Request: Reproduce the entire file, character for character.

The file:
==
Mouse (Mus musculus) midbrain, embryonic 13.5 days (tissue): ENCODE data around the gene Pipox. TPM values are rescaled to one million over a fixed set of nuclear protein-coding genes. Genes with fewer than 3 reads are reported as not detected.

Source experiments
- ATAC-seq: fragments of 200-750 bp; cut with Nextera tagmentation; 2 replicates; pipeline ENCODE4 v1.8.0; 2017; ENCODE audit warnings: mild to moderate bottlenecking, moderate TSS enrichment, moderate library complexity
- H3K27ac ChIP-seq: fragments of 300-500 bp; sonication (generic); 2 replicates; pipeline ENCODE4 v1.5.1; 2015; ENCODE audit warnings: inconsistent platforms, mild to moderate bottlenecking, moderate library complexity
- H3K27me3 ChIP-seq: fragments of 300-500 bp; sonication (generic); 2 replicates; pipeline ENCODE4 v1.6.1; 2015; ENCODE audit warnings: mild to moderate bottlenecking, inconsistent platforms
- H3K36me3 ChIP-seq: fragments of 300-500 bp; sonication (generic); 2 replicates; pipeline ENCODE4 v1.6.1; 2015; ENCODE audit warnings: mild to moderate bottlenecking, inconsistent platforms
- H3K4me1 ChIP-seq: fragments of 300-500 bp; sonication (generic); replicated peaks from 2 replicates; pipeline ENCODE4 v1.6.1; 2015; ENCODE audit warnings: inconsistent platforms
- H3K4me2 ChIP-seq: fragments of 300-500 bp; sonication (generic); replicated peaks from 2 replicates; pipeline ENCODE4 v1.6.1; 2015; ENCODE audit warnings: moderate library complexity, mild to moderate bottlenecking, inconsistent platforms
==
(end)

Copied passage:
Mouse (Mus musculus) midbrain, embryonic 13.5 days (tissue): ENCODE data around the gene Pipox. TPM values are rescaled to one million over a fixed set of nuclear protein-coding genes. Genes with fewer than 3 reads are reported as not detected.

Source experiments
- ATAC-seq: fragments of 200-750 bp; cut with Nextera tagmentation; 2 replicates; pipeline ENCODE4 v1.8.0; 2017; ENCODE audit warnings: mild to moderate bottlenecking, moderate TSS enrichment, moderate library complexity
- H3K27ac ChIP-seq: fragments of 300-500 bp; sonication (generic); 2 replicates; pipeline ENCODE4 v1.5.1; 2015; ENCODE audit warnings: inconsistent platforms, mild to moderate bottlenecking, moderate library complexity
- H3K27me3 ChIP-seq: fragments of 300-500 bp; sonication (generic); 2 replicates; pipeline ENCODE4 v1.6.1; 2015; ENCODE audit warnings: mild to moderate bottlenecking, inconsistent platforms
- H3K36me3 ChIP-seq: fragments of 300-500 bp; sonication (generic); 2 replicates; pipeline ENCODE4 v1.6.1; 2015; ENCODE audit warnings: mild to moderate bottlenecking, inconsistent platforms
- H3K4me1 ChIP-seq: fragments of 300-500 bp; sonication (generic); replicated peaks from 2 replicates; pipeline ENCODE4 v1.6.1; 2015; ENCODE audit warnings: inconsistent platforms
- H3K4me2 ChIP-seq: fragments of 300-500 bp; sonication (generic); replicated peaks from 2 replicates; pipeline ENCODE4 v1.6.1; 2015; ENCODE audit warnings: moderate library complexity, mild to moderate bottlenecking, inconsistent platforms